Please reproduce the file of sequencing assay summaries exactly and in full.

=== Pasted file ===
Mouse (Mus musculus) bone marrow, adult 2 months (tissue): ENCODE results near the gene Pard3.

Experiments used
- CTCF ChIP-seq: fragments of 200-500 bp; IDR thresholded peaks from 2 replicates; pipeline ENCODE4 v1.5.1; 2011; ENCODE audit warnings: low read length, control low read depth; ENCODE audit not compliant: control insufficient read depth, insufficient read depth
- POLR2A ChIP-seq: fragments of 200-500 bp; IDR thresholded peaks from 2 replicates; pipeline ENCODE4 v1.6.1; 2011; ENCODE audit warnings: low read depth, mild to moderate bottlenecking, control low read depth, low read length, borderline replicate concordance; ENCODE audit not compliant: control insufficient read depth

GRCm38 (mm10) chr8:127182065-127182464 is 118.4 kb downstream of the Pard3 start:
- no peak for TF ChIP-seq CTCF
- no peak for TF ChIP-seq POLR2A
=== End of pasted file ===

Mouse (Mus musculus) bone marrow, adult 2 months (tissue): ENCODE results near the gene Pard3.

Experiments used
- CTCF ChIP-seq: fragments of 200-500 bp; IDR thresholded peaks from 2 replicates; pipeline ENCODE4 v1.5.1; 2011; ENCODE audit warnings: low read length, control low read depth; ENCODE audit not compliant: control insufficient read depth, insufficient read depth
- POLR2A ChIP-seq: fragments of 200-500 bp; IDR thresholded peaks from 2 replicates; pipeline ENCODE4 v1.6.1; 2011; ENCODE audit warnings: low read depth, mild to moderate bottlenecking, control low read depth, low read length, borderline replicate concordance; ENCODE audit not compliant: control insufficient read depth

GRCm38 (mm10) chr8:127182065-127182464 is 118.4 kb downstream of the Pard3 start:
- no peak for TF ChIP-seq CTCF
- no peak for TF ChIP-seq POLR2A